Tuesday, January 16, 2018

Theatre: Power Ballad ★★★★½

Julia Croft
Blue Room
Until Saturday 3 Feb 

It’s quite something. Patti Smith’s Pissing in a River, a left field power ballad par excellence, danced by Julia Croft, half naked, face obscured by rock chick hair. A mike stand. A mike.
It’s a sudden insight. Rock ’n’ Roll has two phallic symbols. Those guys and the hot guitar are at one end of it; those women and the microphone at the other.
Croft, whose prescient, Hollywood-busting If there’s no dancing at the revolution I’m not coming was a highlight of last year’s Fringe, and this show, simpler in structure but even more entertaining and fierce, surpasses it.
In its finest moments – an extraordinary, distorted play on the word “theatre” and the horrible threat of “feminist theatre”, and some over the top karaoke (We Belong to the Night, How Can I Get You Alone, the hilariously-impossible-to-sing-along-to No More I Love You) the mood of the audience went past mere exuberance to genuine euphoria.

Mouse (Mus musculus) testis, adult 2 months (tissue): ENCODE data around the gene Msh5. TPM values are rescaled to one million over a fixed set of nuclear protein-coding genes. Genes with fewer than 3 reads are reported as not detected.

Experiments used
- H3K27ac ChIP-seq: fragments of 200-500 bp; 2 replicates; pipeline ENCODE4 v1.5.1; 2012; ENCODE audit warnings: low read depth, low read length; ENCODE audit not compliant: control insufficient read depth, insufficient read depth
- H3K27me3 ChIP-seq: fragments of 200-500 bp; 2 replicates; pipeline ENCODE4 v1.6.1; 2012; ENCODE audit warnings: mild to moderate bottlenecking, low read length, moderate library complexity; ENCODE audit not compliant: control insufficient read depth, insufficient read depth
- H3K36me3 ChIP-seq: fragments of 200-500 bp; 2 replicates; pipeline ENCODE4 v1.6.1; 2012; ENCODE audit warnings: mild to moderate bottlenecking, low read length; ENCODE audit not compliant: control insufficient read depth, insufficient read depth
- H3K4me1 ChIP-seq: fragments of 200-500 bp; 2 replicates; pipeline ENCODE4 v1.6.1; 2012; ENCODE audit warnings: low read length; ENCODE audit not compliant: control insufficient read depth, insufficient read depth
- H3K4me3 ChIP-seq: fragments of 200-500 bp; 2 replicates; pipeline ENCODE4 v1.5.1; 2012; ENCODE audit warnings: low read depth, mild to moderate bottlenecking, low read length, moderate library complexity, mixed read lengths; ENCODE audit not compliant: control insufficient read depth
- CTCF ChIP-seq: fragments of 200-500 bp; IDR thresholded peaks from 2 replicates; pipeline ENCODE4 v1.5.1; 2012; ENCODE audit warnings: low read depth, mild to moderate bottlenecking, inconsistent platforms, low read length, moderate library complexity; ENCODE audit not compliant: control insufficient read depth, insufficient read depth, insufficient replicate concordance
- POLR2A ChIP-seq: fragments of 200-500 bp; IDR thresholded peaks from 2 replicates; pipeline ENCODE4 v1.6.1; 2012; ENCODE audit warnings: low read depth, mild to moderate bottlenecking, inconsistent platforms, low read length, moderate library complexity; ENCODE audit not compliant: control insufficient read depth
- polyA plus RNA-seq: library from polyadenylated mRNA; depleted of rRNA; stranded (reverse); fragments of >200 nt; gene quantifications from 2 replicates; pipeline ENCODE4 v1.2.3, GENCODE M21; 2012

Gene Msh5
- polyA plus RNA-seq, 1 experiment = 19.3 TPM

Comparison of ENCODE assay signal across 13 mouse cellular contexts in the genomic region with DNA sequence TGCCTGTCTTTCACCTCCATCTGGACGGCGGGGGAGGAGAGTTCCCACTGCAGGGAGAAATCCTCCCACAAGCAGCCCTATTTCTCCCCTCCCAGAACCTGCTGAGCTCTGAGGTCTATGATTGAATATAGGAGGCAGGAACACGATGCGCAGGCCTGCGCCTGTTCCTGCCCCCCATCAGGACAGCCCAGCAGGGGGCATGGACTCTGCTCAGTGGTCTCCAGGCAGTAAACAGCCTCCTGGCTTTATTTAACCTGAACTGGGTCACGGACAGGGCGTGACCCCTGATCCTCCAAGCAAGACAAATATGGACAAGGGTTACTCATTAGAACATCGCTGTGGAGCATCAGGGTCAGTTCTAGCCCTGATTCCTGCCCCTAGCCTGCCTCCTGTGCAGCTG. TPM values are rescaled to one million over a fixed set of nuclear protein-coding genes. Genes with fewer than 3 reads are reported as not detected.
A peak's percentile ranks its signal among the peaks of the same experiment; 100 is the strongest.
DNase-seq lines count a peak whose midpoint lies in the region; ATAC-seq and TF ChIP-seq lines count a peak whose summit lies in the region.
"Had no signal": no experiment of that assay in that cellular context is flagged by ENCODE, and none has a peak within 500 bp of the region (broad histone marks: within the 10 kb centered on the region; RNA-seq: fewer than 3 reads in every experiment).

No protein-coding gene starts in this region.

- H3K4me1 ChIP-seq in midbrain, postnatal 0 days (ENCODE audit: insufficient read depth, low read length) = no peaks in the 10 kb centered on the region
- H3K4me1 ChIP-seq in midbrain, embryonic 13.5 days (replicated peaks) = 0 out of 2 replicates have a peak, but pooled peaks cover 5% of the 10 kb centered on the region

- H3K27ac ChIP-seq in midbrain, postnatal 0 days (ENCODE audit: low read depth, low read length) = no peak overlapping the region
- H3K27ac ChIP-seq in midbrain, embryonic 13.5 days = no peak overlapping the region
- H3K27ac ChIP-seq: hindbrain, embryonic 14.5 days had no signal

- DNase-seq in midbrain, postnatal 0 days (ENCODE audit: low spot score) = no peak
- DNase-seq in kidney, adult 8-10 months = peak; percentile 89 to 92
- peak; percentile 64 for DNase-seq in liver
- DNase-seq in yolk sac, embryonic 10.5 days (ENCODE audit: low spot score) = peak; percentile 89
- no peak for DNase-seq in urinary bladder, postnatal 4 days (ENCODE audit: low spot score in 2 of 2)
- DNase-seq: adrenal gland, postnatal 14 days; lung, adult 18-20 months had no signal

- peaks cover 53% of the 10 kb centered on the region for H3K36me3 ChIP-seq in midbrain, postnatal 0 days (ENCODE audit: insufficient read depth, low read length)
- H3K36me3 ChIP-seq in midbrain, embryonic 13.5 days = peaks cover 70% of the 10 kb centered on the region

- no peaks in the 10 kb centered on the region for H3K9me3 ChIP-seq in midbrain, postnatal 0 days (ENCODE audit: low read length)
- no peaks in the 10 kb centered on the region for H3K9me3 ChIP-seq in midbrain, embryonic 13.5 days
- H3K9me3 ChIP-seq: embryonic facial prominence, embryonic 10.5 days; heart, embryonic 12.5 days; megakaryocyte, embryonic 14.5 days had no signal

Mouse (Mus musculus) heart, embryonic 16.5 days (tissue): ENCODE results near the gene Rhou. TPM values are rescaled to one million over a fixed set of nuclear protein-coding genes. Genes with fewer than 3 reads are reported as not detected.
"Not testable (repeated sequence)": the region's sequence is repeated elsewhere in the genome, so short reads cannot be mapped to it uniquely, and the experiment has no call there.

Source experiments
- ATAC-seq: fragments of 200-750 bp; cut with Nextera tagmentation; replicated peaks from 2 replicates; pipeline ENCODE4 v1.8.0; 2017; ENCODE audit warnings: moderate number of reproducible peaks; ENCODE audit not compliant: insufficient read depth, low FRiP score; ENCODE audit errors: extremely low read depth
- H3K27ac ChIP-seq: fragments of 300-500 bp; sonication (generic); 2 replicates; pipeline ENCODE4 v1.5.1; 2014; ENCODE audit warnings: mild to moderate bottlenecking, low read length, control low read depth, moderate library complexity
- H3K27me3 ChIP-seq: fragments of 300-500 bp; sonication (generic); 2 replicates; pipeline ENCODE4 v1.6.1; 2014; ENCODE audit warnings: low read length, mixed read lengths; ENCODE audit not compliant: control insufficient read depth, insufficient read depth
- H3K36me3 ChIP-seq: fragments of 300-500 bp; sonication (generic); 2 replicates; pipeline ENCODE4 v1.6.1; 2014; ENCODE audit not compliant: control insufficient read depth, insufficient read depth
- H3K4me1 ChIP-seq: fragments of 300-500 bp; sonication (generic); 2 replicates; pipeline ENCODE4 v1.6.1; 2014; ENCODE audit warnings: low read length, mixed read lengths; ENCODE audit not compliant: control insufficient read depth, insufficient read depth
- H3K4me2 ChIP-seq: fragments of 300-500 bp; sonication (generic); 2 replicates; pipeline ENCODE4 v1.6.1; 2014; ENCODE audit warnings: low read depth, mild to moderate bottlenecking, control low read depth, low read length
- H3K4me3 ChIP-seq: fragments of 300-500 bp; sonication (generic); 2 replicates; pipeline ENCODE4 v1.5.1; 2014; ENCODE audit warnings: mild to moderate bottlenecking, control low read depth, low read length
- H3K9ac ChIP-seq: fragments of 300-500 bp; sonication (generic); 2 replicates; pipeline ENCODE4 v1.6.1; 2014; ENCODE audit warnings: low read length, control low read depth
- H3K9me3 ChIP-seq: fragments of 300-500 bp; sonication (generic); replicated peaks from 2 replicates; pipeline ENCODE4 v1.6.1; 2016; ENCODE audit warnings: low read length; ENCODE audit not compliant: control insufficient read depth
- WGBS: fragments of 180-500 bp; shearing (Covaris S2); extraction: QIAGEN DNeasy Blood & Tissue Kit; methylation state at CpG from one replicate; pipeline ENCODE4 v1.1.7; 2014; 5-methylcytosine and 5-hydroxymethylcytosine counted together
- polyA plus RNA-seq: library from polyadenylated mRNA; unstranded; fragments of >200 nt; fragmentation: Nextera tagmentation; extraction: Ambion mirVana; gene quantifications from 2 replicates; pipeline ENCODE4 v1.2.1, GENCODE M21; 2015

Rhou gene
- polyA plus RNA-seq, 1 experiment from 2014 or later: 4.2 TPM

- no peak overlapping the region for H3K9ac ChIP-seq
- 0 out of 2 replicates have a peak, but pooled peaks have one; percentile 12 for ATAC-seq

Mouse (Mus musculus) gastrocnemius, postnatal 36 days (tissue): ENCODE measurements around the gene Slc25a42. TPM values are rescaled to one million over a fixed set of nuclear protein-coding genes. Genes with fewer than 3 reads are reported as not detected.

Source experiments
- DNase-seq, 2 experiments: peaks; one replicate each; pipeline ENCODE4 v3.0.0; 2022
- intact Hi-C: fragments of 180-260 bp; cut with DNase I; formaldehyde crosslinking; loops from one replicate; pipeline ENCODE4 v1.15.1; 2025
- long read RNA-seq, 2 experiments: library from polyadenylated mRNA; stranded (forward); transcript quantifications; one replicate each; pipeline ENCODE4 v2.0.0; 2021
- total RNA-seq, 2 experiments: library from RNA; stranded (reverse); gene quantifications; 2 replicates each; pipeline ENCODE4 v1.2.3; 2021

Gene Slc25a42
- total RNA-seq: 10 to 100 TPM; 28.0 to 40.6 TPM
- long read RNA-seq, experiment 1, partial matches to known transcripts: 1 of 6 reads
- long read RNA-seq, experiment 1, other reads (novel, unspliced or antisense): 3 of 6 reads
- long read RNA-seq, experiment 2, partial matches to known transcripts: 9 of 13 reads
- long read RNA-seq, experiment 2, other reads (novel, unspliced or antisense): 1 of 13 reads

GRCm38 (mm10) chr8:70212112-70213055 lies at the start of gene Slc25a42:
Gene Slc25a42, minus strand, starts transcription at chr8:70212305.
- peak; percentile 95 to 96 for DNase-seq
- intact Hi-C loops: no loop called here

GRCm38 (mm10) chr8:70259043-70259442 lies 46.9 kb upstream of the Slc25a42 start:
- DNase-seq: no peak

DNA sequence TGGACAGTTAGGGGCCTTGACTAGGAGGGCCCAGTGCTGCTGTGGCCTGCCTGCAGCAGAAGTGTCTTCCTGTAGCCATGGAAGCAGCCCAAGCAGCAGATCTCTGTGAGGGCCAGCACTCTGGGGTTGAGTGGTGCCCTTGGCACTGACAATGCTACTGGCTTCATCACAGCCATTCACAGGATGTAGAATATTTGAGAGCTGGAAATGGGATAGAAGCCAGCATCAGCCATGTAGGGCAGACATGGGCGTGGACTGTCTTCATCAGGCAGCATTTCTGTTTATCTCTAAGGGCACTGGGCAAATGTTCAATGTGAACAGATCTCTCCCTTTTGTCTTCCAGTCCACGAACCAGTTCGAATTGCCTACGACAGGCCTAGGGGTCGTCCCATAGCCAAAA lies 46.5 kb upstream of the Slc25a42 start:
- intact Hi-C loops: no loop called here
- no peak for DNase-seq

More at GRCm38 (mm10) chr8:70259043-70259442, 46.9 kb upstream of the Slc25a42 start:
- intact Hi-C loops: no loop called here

It was a truly exciting experience, even for a straight white male who was, I guess, the target, or at least the butt, of both the ferocity and the gags.
I understand that Croft brings her own microphone to performances. It must be made of titanium, because it gets a fair hammering as she uses it as chalk, beats it on the floor and all parts of her body, goodies it, swallows it whole and produces - with the aid of some self-manipulated electronica – some of the wildest sounds your going to hear on a stage.
Last year I compared Croft’s ferocity and humour to Bryony Kimmings’s Fringe smash, Sex Idiot, from 2015. Even more so this time around. Hopefully, like Sex Idiot, tickets to Power Ballad are going to be impossible to get by Saturday night’s last show. Make sure you’ve got one of them.

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